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The JonBenet Effect | The Nation

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The JonBenet Effect

It's August, a string of brilliantly blue, placid days. We might be at the beach or taking a long lunch outdoors, but instead we're glued to the TV, transfixed by the latest, sordid details regarding the alleged murder of an innocent, young girl by her creepy, older, would-be lover. Did he do it? What was she wearing when it happened? Is the wife covering-up for him? Why am I obsessed with this trash?

Welcome back August 2001. Welcome back Gary Condit. Welcome back Chandra Levy (my how blonde you've grown!). Welcome back to the halcyon days before September 11th when Maureen Dowd could say that such scandals were "the stuff of great drama and novels and journalism through the ages," a story "as legitimate as covering the patients' bill of rights or campaign finance, maybe more so, because here the press has a crucial role in forcing out the truth."

And what was that truth? What ever happened to Chandra and Gary? Who cares?! We've got their replacements in JonBenet Ramsey and John Mark Karr. They're younger, weirder and wear more make-up.

In the months after September 11th, the press excoriated itself for its "self-trivialization," its obsession with "the personal, the small, and the titillating," as the Washington Post's Robert Samuelson put it. Well, here we go again, another set of lovely bones to inspect. Thanks to CNN, we know almost everything there is to know about Karr -- from what he ate on the plane (fried king prawns and roast duck) to the details of his facial hair removal at the Siam Swan Cosmetic Clinic -- except, of course, the answer to the million dollar question. Did he do it? If TV execs get their wish, we'll be kept guessing for some time. All the better so that we can keep reading the parade of tea leaves. Just yesterday MSNBC devoted hours to "breaking footage" of a 1987 home video of Karr. "He has longer hair here...and...he seems...to be trying...to hide his face!" the model-anchor emphatically concluded as a younger, hairier Karr mildly waved off the camera.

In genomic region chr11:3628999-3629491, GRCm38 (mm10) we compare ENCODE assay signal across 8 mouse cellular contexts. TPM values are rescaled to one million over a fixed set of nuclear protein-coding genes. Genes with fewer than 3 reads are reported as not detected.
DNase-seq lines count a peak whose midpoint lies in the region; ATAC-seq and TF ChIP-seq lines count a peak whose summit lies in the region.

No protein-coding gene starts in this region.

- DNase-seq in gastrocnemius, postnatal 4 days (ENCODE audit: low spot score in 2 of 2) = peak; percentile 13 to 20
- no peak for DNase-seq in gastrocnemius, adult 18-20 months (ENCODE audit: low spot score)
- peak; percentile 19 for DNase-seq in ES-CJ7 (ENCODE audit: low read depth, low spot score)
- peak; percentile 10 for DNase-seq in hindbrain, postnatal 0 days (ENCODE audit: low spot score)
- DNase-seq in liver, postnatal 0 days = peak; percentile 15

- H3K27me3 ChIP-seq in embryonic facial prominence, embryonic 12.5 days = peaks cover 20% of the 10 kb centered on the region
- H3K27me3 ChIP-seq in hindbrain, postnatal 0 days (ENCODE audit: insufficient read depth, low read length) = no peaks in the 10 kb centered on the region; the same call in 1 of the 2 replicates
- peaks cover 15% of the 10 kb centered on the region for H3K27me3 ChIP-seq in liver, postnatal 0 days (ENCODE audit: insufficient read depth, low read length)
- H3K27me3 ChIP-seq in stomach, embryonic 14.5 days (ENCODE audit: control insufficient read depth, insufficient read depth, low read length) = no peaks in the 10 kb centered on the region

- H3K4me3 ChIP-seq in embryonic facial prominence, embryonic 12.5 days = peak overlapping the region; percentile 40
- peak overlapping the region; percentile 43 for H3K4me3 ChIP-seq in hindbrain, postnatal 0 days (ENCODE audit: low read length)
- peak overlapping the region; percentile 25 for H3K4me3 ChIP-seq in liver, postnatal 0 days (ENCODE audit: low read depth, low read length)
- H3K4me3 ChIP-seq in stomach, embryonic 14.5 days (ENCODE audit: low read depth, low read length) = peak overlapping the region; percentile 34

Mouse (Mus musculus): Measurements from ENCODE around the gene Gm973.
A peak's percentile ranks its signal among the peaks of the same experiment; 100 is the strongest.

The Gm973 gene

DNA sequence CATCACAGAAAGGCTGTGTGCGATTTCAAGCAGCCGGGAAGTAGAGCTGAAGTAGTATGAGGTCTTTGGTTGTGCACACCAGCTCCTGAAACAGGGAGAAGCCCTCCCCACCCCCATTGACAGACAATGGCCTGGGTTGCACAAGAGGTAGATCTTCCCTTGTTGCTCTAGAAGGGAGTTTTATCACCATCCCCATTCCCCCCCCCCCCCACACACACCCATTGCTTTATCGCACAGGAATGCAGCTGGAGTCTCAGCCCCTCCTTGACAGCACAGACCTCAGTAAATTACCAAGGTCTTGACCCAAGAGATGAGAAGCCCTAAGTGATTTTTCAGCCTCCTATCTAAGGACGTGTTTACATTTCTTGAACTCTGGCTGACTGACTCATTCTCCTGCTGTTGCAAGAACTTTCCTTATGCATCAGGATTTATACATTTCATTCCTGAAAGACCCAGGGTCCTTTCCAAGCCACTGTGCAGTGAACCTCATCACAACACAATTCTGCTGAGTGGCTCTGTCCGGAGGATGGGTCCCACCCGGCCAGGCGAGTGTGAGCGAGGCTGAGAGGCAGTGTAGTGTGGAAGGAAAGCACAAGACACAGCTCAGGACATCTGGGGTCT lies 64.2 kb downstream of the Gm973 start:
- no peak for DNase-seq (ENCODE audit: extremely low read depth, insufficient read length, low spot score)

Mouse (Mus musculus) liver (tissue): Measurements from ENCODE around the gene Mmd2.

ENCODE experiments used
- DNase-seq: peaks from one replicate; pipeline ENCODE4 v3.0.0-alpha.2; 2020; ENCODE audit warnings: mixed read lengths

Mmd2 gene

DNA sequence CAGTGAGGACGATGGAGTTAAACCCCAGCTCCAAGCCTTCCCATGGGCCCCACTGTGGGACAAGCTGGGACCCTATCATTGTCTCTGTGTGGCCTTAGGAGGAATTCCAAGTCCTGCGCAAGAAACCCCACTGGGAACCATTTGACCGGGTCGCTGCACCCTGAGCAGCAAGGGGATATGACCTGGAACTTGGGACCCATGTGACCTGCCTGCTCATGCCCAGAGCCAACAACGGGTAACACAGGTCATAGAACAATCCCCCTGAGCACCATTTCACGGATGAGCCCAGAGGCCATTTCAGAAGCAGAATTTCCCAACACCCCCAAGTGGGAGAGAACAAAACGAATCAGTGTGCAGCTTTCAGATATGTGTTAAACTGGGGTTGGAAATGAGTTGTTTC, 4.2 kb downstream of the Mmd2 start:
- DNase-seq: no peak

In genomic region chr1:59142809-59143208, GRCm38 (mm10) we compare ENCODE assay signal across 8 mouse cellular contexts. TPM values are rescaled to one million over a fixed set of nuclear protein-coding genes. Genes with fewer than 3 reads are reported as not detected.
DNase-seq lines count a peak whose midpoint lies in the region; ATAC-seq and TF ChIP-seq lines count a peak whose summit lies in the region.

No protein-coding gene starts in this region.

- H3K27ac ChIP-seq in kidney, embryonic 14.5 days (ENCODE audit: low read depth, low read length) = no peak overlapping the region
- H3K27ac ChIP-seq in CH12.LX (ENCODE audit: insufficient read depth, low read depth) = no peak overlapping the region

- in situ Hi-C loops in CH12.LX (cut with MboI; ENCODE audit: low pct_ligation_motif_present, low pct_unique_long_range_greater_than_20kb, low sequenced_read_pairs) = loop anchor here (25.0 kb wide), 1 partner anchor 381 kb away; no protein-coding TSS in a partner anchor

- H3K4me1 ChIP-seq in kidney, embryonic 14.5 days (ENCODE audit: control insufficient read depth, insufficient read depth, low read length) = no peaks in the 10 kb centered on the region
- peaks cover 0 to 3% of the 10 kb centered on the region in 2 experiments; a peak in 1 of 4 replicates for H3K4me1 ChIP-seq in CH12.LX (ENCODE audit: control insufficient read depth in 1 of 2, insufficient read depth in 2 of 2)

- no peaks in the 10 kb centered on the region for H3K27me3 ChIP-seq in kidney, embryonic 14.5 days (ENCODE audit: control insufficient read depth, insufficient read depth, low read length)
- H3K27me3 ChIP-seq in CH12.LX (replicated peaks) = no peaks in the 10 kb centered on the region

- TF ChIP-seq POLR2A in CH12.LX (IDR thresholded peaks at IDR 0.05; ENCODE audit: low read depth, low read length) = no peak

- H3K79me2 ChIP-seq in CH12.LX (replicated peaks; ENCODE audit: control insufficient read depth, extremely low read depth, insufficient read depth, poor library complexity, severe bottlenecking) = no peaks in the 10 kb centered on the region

Even the NYT got in on the act. As Talking Points Memo points out, the Times assigned 13 reporters to Friday's Jon-John coverage and just two to the NSA warrantless wiretapping case. Good old Dowd has yet to weigh in, but the Gray Lady did rush to press two long pieces on the secret lives of pedophiles by Kurt Eichenwald, who aims for a kind of detached salaciousness. The NYT might not have led with "Slayer of Beauty Queen Tot Confesses," but they were no less lurid, despite the studied patina of "investigative" intelligence, than Fox News or The New York Post.

But why do we keep watching? Don't we know there's a war (or two or three) on? As James Kincaid, author of Erotic Innocence: The Culture of Child Molesting, argues at Slate, the Ramsey case offers "forbidden material served up to us in ways we can both enjoy and disown." "Somebody else finds the bodies of children irresistible and we want the chance to rail against these monsters, meanwhile relishing the details of the very bodies we claim indifference to," he writes. In this sense, it makes no difference that the press will inevitably issue another round of self-flagellation for its "self-trivializing" JonBenet coverage. That's all part of the game.

And did he do it? Your guess is as good as mine. What is known is that Karr was fascinated with the notoriety of pedophilia. He wrote about Michael Jackson and Richard Allen Davis, the murder of 12-year-old Polly Klaas; he moved to the same town where Klaas grew up. For the past 10 years, he tracked minute developments in the Ramsey case. It's not hard to imagine then that Karr's confession (and possibly his crime) stem from the same, mass-media fueled obsession with violated innocence that so apparently enthralls us all.

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